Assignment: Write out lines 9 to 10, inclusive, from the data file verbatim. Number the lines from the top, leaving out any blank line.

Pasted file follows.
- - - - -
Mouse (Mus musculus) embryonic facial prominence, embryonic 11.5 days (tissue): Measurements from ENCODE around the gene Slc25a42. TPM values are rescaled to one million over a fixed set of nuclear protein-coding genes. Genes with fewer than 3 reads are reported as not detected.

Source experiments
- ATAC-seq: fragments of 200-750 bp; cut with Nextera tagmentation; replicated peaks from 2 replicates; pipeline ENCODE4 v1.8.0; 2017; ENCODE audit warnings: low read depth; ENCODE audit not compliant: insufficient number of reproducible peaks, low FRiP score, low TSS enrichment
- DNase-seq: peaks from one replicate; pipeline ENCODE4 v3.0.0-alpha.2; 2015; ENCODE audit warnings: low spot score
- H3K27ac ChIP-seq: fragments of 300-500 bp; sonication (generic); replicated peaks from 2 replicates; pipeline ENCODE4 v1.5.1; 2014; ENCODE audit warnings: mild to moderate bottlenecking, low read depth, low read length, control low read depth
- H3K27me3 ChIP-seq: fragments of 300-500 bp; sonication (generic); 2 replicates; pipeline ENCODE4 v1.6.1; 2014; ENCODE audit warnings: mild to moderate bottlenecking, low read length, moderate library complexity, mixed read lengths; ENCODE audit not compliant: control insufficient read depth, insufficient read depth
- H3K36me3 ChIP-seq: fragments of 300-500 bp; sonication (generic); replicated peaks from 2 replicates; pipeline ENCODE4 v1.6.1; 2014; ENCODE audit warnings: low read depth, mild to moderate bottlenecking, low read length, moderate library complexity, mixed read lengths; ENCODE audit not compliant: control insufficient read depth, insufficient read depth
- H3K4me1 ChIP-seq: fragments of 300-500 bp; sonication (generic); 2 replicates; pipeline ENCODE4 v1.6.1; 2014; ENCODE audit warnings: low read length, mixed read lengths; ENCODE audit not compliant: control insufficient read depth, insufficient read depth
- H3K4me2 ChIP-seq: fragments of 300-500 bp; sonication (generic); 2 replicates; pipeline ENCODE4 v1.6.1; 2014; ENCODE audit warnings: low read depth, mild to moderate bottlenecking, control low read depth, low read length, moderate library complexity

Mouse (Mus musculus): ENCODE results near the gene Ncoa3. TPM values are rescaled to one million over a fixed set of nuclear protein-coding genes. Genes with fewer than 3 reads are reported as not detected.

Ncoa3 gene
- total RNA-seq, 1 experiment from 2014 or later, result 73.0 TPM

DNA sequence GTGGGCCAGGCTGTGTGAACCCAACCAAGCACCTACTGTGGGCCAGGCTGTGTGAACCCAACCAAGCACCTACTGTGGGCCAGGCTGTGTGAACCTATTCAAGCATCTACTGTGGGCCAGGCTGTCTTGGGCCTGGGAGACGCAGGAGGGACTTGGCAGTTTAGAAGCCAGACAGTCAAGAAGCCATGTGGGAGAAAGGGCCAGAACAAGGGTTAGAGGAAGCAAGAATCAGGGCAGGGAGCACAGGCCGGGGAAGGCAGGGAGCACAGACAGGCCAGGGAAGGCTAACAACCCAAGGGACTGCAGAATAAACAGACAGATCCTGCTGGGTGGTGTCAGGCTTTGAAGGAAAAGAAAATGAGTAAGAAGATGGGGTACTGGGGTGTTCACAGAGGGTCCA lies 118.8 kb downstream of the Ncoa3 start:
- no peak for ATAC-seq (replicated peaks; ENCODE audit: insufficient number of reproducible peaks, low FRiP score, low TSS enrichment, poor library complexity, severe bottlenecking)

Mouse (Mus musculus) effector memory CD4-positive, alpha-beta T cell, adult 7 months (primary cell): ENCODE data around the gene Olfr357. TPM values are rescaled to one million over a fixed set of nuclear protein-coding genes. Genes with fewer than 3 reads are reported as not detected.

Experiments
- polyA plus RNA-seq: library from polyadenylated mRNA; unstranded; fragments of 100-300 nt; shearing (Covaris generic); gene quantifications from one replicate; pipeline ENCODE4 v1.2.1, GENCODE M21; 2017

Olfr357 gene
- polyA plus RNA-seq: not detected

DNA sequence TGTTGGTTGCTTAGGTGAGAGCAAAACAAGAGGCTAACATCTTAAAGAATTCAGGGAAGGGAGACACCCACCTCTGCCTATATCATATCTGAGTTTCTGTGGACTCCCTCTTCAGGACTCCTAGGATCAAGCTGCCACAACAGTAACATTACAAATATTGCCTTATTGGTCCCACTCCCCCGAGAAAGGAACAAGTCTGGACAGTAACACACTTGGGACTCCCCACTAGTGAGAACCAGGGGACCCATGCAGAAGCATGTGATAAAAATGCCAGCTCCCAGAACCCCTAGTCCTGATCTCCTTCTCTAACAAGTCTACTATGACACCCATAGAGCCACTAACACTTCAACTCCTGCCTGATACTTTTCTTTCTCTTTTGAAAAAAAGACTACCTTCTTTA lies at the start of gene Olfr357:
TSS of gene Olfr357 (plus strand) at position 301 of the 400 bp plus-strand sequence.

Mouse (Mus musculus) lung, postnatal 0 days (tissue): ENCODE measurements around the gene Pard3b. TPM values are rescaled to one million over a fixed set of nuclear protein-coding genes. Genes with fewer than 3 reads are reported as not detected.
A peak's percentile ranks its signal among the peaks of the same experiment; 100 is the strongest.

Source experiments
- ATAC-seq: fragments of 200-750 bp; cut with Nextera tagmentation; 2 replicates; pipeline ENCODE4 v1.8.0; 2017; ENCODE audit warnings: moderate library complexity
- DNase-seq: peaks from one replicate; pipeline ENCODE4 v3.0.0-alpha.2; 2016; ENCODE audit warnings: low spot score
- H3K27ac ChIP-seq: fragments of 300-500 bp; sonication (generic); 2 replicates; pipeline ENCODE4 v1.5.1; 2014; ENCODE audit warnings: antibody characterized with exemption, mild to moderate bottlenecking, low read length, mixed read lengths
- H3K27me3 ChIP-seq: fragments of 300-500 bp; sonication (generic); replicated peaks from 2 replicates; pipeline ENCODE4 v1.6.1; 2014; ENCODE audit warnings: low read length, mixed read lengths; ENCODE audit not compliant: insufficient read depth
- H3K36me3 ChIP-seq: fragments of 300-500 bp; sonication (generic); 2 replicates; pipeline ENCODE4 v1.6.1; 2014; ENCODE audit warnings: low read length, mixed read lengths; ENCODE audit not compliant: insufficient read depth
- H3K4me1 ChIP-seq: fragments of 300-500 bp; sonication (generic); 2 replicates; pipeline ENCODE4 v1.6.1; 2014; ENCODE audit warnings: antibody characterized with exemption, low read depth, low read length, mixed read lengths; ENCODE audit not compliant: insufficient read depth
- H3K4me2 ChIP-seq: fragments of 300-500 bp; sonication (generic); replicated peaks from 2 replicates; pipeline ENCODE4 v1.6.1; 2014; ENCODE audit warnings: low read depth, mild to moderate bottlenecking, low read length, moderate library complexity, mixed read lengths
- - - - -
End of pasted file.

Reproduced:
- H3K4me2 ChIP-seq: fragments of 300-500 bp; sonication (generic); 2 replicates; pipeline ENCODE4 v1.6.1; 2014; ENCODE audit warnings: low read depth, mild to moderate bottlenecking, control low read depth, low read length, moderate library complexity

Mouse (Mus musculus): ENCODE results near the gene Ncoa3. TPM values are rescaled to one million over a fixed set of nuclear protein-coding genes. Genes with fewer than 3 reads are reported as not detected.